2013 - The Windsor Star
Boz Scaggs Dips Back Into The R&B & Blues Music He loved Growing Up
By Ted Shaw - The Windsor Star
For his first studio album in five years, Boz Scaggs played musical tourist at Royal Studios in Memphis, the home of some classic soul and R&B.
Al Green and Willie Mitchell recorded there, and their music was influential in Scaggs’ early career.
So, naturally, the album had to be called Memphis.
“I wanted to revisit some of the early rhythm and blues and blues music that I love so much from growing up in Oklahoma,” said the 68-year-old R&B singer-songwriter in a recent interview. Scaggs plays the TD Ottawa Jazz Festival June 27 as part of a major tour built around the new collection.
He had done something similar with the album Come on Home in 1997. But that was with different musicians and in vastly different studio environments.
This time, his trip back to the basics became something of a pilgrimage to the Mecca of soul.
“The album took a different direction from Come On Home,” he said. “This time, I worked with a drummer named Steve Jordan, who also happens to be a very good producer. He and I talked about possible material, what we wanted to record and where we wanted to do it.
“We decided on the Royal Studios in Memphis to get a certain sound. We both had an interest in revisiting that era of rhythm and blues.”
Scaggs, of course, is no stranger to that style of music, either as a songwriter or a performer. Two of his bestselling albums, Silk Degrees (1976) and Middle Man (1980), made big dents on the U.S. R&B charts.
Three songs from Silk Degrees alone are among the most popular hits of the 1970s — Lowdown, Lido Shuffle and What Can I Say.
The last few years, Scaggs has been performing off and on with Steely Dan’s Donald Fagen and The Doobie Brothers’ Michael McDonald in a rock and soul revue called The Dukes of September.
“With the Dukes,” said Scaggs, “we do some classic R&B material and, as a result of that, we looked at hundreds of songs that we could adapt to our presentation. A couple of the songs on this album came from that experience.”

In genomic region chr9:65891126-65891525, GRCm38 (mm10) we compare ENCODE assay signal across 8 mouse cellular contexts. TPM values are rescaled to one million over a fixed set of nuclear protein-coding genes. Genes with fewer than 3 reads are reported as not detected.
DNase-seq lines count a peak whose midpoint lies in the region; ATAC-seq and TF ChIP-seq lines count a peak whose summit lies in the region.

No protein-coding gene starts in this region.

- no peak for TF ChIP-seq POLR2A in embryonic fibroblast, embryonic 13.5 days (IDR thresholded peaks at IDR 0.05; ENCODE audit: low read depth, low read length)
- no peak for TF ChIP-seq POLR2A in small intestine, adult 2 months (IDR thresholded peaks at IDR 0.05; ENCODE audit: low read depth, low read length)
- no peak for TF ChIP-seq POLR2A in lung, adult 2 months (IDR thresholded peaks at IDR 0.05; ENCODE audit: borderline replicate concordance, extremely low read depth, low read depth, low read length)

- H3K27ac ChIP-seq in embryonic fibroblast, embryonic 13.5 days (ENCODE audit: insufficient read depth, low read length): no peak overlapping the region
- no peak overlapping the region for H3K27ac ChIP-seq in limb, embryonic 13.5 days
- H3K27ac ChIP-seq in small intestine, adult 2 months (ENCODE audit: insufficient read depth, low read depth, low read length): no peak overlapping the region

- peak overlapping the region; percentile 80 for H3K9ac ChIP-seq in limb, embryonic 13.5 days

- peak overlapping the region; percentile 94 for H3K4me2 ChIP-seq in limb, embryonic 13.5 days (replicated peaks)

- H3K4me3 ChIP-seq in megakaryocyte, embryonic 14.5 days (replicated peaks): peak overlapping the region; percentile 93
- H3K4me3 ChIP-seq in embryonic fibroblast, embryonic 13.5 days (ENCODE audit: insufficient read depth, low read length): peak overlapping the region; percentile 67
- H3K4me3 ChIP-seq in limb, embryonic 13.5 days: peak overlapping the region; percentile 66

Among the top tracks on Memphis are several soul classics: Al Green’s So Good to be Here, Brook Benton’s Rainy Night in Georgia, Tyrone Davis’ Can I Change My Mind, and The Moments’ Love on a Two-Way Street. Jordan arranged strings and horns for many of the songs, placing them squarely in the soul mode of the 1960s and 1970s.
Scaggs’ vocals on So Good to be Here are so close to the original, you’d swear it was Green doing them.
“I love the strings on some of the songs. To me, it sounds a lot like those string backings you hear on Al Green’s songs.”
The same approach was used for the Steely Dan song, Pearl of the Quarter, which Scaggs had heard just a week before the recording session at a club in New York City.
“I sort of pitched it to the guys and they liked the idea,” said Scaggs. “It was a nice change of pace for us.”
Rainy Night in Georgia had a different origin. Scaggs had sung it before, including a 2012 tribute to the late music entrepreneur Warren Hellman in San Francisco.
Surprisingly, Scaggs has a hard time finding a song that suits his style. “There are a lot of songs I love but really only a small percentage that I feel I can get my grip on and put my own signature on.”
It was Jordan who suggested he try the Benton classic during a late night recording session. “We’d already finished a whole day of re-cording and it was really late, like 2, 3 a.m. It was either go home and get some sleep or keep going. We were all excited about just being in that studio so the energy level was really high and decided to take a shot at another song.”
It ended up being one of the standouts on Memphis.
“The song is beautiful and has a very poignant loneliness about it,” said Scaggs. “The stillness in the studio had a depth to it and it really seeped into the recording, I think.”
Two of the songs are covers of Mink DeVille rockabilly songs: Mixed Up Shook Up Girl and Cadillac Walk. There are also two blues tunes: Dry Spell and You Got Me Cryin’.
“Blues is one of my first loves,” he said. “I go back to my beginnings when I do the blues.”
For a songwriter of Scaggs’ stature, it’s a little surprising there are just two originals on Memphis — the first and last tracks, Gone Baby Gone and Sunny Gone.
“Really, one of the goals of this record was to spread the word about styles of music from across the spectrum. I love bringing various styles of music to the attention of my audience.”